Mexican President Felipe Calderon has ordered thousands of troops to be sent to Michoacan state where drug-related crime has left over 500 dead
The government was sending more than 4,000 soldiers to areas under the control of organised criminals, the interior minister said.
The troops would conduct raids, make arrests and establish control points on major highways and secondary roads.
Michoacan state's Pacific coastline has become a haven for drug traffickers.
The authorities say that fighting between rival drug cartels has been responsible for most of the violence.
Interior minister Francisco Ramirez Acuna said they were "looking to take back the spaces that organised crime has seized".
"The battle against organised crime has just begun," he added.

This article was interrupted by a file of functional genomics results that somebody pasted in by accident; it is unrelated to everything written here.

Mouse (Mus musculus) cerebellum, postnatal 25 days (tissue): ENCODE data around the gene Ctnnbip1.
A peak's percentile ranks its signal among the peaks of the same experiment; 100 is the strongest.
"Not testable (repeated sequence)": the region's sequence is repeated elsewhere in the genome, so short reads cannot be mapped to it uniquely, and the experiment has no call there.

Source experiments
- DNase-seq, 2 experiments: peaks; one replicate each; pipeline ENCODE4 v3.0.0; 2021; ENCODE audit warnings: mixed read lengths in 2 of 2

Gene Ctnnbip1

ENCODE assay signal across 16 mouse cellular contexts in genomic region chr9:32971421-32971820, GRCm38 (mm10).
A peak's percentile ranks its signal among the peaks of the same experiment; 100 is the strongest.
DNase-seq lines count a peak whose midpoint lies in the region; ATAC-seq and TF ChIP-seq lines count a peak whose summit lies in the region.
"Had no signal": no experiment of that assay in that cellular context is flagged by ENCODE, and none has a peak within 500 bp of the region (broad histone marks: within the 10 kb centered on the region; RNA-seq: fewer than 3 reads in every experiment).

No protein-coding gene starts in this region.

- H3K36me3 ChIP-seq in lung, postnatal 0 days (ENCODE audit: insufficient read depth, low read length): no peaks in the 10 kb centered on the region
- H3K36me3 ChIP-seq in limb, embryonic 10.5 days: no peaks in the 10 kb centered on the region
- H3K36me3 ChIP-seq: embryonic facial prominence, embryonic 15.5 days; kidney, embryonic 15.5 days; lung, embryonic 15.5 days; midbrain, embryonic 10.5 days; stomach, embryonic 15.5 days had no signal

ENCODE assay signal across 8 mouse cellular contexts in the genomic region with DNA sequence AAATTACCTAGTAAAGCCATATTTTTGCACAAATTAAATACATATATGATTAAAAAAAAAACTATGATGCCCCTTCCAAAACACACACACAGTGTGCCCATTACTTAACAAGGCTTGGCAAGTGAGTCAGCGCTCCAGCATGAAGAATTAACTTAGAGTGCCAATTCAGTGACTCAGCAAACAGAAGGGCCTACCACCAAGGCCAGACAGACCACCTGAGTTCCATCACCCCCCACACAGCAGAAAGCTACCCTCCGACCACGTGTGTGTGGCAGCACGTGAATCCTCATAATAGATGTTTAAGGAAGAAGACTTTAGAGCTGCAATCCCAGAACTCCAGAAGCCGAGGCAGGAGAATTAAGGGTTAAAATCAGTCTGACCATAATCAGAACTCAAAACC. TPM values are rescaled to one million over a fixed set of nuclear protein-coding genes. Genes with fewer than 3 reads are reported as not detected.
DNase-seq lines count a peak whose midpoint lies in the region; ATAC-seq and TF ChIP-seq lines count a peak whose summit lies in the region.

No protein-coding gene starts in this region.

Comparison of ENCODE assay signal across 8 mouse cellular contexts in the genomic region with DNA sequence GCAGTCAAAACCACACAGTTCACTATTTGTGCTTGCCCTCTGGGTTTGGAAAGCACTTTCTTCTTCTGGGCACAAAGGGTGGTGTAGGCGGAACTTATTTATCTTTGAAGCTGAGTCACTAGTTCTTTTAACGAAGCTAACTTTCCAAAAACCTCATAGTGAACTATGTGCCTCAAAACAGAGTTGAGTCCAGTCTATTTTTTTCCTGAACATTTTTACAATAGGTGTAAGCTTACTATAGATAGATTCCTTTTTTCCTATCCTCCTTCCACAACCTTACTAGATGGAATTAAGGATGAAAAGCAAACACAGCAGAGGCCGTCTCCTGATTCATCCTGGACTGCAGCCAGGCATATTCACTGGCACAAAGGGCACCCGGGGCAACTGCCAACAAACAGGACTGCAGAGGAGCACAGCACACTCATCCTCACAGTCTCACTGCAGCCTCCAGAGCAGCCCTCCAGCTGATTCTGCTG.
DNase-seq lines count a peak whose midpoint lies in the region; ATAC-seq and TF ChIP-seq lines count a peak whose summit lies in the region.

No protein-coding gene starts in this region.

Michoacan state has become a key air and sea transit point for cocaine, amphetamines and heroin bound for the US.
President Calderon, who took office on 1 December, comes from Michoacan state and has vowed to curb drug violence.
In September, gunmen burst into a bar in Uruapan city in the state, and flung five human heads onto a crowded dance floor, in an apparent warning to a rival drug gang.
Mexican government sends 6,500 troops to state scarred by drug violence, beheadings
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